I like your use of form in several of the stories in the collection. You use timeline and other associative techniques to mold your narratives. What’s your take on story structure? How do you use (or define the importance of) structure as an element of process?

I derive a great deal of pleasure from work that does interesting things with form, as well as from work that plays with or subverts narrative conventions. While I think a story that is structured traditionally with arc, climax, resolution, etc. can definitely be satisfying, so long as it’s well done and holds my interest for reasons other than its decidedly staid shape, in my own writing—and perhaps especially in the work I was writing between 2004-2006, which is now a very long time ago—I do quite enjoy working with the bare bones of narrative. For me, the building blocks of fiction often lie in its structure, rather than in its characters, as someone like Virginia Woolf would have asserted. Of course Woolf was also very much concerned with language, imagery, etc., things I greatly care about as well.

Over the years I’ve been strongly influenced by the nouveau roman aesthetic, particularly by the work of Alain Robbe-Grillet, whose novels were a sort of obsession to me when I first discovered them. They literally changed the way I thought about the potentialities of fiction, especially Jealousy, which was the first one I read. Before that I was reading and thinking seriously about Kobo Abe’s body of work (an important Japanese non-realist writer who died in 1993). Before leaving for Japan I had been writing a thesis paper that dealt specifically with Abe’s “mature” novels The Box Man, Secret Rendezvous, and also Kangaroo Notebook, his very underrated, darkly humorous final statement (some of the culture-specific bits in it literally get lost in translation, unfortunately). He does some very interesting things with structure and metafiction in those works, especially in the former two. I’d say that his influence can be felt most strongly in the first fragmentary novel I completed in 2005, a very strange metaphysical detective story set in and around various dark, labyrinthine alleyways in Japan, though it hasn’t yet been published.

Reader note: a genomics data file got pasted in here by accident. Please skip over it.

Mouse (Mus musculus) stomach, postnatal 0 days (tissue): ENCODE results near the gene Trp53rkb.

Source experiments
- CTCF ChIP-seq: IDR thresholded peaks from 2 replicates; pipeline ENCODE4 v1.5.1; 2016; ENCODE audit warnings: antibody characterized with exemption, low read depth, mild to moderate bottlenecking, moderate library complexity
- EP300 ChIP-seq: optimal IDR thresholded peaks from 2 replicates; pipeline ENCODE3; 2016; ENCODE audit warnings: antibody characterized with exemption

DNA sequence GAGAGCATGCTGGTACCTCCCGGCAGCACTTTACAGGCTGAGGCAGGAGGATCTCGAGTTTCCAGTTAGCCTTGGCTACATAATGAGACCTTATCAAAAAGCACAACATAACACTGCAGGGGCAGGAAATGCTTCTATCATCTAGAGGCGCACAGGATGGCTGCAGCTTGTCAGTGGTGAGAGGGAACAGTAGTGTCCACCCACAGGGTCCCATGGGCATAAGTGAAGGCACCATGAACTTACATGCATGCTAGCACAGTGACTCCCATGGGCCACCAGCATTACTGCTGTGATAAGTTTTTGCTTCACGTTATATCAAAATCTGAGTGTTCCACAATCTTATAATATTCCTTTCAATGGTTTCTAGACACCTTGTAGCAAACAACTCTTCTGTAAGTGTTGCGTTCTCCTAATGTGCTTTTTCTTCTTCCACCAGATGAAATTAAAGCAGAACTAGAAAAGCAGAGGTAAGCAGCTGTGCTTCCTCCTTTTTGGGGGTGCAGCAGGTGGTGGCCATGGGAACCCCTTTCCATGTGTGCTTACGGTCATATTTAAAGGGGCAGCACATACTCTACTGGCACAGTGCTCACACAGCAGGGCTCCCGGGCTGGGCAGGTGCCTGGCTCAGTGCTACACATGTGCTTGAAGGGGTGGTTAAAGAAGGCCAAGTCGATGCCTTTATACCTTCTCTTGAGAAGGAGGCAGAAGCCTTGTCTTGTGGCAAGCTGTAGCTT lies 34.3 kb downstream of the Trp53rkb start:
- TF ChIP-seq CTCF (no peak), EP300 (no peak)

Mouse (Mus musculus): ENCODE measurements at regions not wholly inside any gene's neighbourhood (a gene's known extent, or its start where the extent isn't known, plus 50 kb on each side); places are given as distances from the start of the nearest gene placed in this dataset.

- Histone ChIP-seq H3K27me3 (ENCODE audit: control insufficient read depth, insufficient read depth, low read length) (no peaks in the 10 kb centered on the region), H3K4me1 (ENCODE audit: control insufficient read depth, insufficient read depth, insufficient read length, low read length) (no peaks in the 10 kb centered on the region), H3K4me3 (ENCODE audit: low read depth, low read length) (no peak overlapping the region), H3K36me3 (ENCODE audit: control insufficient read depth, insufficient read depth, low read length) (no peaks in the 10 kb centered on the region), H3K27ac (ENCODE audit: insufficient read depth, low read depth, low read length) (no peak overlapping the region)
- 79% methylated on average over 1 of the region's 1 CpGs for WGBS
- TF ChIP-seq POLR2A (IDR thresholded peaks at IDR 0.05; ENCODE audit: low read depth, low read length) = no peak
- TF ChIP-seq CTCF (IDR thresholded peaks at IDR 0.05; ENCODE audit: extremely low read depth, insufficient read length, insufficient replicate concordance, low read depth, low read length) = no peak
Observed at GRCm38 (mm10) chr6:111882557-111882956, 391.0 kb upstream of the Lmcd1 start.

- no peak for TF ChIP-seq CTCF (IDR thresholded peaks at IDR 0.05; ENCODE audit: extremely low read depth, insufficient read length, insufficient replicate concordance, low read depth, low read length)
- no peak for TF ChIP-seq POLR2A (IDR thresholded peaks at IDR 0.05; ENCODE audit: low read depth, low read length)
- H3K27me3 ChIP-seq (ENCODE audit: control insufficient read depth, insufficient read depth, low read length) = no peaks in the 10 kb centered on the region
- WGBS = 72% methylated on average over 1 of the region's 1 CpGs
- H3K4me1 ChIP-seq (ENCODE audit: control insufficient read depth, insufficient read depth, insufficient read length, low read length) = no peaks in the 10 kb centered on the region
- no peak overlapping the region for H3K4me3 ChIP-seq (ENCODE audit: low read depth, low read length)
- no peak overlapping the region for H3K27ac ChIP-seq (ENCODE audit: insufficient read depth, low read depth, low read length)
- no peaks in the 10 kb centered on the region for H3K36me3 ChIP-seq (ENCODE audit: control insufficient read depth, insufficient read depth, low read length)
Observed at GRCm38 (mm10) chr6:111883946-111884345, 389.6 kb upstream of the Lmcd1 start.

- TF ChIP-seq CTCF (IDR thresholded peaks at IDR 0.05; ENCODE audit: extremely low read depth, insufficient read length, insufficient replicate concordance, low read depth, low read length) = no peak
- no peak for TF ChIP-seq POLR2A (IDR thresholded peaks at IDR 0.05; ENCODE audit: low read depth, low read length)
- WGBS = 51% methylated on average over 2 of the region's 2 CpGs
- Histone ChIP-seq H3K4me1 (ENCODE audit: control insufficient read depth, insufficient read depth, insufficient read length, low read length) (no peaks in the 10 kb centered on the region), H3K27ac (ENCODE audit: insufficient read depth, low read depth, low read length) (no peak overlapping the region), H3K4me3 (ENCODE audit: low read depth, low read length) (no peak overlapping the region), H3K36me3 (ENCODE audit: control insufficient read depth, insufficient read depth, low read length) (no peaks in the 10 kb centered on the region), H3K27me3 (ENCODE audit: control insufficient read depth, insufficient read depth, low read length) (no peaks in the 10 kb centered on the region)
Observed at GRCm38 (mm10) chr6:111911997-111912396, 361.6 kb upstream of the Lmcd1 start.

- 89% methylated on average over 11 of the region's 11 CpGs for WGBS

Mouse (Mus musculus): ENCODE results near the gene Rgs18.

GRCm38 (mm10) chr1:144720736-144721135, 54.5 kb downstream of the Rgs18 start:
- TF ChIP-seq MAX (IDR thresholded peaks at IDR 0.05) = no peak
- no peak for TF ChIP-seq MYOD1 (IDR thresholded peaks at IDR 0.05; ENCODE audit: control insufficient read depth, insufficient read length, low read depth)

You mentioned that teaching “occupies a good deal of [your] brain space”. Can you talk about how teaching workshops informs your writing.

This is an interesting question, which I’m going to have to answer in two parts. At the time I was writing these pieces I was not leading a fiction writing workshop, but was rather teaching fifteen to twenty-five English language lessons per week to Japanese businesspeople, the majority of them private. This, and the fact that most of my communication outside of these classes was done in Japanese, got me thinking a lot about how language communicates, or fails to communicate. This is not to say that I’m an expert in linguistics/semiotics or anything (far from it), but simply that this concern surfaced in some of the fictions I penned at the time, such as “00” and “Patterns.” (Unfortunately, neither of these particular fictions could be included in the e-book.) “A Good Example” was in some ways a satirical response to what it sometimes felt like to teach English to children in the public school system in Japan, a job I was often asked to do when the companies for which I taught were on holiday, but that’s probably not the sort of influence you were referring to…